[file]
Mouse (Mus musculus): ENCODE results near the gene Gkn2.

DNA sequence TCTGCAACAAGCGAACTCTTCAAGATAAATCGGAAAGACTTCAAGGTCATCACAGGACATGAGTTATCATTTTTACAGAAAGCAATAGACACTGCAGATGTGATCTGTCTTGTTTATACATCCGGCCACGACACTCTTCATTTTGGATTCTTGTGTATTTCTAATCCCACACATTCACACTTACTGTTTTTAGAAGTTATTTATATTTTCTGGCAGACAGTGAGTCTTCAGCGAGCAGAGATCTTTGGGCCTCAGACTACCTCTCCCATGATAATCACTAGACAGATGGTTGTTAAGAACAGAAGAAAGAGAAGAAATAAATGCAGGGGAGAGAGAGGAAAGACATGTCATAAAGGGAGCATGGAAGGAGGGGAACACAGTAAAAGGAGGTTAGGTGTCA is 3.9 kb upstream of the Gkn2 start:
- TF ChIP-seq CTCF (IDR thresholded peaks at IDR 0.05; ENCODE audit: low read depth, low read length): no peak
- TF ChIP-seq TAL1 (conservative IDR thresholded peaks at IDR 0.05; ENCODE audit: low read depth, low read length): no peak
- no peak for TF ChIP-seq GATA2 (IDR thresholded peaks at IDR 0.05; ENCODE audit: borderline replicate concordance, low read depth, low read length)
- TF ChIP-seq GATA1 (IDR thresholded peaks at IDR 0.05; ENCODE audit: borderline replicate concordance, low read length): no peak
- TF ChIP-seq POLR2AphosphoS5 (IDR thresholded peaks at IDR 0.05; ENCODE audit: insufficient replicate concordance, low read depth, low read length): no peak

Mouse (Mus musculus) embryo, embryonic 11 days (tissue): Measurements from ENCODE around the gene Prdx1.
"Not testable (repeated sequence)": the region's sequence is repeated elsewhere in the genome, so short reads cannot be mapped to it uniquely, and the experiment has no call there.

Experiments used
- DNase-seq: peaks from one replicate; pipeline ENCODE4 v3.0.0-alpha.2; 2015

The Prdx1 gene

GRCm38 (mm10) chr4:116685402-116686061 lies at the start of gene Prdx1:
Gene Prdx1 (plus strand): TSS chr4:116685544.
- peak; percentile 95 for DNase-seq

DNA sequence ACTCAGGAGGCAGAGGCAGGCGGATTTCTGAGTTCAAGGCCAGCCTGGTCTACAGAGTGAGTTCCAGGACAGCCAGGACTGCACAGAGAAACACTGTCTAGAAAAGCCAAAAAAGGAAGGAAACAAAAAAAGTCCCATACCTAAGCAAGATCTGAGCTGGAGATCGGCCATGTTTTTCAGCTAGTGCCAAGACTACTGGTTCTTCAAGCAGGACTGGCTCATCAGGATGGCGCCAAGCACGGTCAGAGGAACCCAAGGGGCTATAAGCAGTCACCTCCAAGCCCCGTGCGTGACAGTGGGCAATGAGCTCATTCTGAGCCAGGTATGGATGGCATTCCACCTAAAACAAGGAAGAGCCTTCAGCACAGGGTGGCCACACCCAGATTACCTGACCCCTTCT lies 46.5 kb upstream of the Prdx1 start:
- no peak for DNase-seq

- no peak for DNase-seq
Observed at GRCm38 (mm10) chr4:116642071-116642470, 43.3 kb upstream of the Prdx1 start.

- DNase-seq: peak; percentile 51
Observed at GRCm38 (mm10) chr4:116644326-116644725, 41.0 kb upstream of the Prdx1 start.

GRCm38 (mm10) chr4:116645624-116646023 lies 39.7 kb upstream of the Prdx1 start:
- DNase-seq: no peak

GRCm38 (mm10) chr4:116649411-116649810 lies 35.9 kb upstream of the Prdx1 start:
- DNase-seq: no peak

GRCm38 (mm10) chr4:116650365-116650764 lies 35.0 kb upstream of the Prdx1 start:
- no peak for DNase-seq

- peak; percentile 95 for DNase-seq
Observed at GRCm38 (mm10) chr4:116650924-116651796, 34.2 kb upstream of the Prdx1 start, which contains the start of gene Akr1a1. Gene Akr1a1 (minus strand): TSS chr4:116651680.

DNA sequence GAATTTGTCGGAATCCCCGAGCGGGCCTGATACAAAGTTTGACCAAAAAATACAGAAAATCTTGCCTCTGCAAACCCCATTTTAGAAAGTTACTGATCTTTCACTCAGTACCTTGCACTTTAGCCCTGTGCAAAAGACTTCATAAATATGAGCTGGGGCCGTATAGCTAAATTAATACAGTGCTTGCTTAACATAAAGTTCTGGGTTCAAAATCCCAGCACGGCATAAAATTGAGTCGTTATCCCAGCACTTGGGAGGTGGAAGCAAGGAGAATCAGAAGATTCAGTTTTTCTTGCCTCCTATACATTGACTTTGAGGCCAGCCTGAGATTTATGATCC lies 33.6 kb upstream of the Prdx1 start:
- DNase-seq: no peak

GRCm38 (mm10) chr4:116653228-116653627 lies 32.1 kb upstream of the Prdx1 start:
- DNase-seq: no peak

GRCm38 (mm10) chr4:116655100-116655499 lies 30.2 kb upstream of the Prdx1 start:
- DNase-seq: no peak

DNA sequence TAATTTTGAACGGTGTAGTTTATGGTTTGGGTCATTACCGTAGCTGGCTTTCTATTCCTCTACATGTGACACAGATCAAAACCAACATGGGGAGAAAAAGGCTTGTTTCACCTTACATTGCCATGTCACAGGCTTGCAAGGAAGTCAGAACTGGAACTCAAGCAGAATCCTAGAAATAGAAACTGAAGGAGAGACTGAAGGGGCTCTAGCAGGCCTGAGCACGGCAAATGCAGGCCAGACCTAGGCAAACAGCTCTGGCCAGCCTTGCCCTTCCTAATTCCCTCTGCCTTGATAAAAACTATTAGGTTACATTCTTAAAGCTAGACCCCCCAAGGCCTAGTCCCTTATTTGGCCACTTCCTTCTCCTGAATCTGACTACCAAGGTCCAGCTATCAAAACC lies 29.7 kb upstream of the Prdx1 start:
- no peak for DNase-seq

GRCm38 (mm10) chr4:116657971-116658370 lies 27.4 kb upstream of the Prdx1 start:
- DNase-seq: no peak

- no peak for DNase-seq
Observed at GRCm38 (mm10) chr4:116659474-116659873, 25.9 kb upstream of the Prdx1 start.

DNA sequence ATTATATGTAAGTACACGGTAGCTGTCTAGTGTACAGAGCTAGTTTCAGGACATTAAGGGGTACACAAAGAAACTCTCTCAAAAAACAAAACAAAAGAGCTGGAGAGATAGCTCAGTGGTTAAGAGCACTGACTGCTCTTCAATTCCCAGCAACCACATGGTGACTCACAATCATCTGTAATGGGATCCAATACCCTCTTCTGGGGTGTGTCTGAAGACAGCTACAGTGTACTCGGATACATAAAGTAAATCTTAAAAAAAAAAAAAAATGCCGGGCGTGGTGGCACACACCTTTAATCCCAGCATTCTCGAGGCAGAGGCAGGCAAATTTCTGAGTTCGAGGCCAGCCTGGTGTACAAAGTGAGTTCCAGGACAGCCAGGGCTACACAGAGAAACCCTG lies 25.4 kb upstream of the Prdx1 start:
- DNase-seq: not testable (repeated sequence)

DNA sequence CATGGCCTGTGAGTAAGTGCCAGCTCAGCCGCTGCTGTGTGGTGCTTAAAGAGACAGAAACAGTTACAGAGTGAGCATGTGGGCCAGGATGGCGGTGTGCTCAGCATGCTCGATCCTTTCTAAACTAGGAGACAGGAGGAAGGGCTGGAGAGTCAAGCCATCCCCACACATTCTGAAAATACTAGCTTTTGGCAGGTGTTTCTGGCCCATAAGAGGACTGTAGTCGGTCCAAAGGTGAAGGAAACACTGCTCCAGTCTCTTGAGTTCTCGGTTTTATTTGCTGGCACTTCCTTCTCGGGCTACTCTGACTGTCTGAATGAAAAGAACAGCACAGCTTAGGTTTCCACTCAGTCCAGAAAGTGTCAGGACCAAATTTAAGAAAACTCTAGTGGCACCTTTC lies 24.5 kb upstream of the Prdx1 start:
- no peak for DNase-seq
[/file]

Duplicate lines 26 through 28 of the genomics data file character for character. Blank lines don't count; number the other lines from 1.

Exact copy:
GRCm38 (mm10) chr4:116650365-116650764 lies 35.0 kb upstream of the Prdx1 start:
- no peak for DNase-seq

- peak; percentile 95 for DNase-seq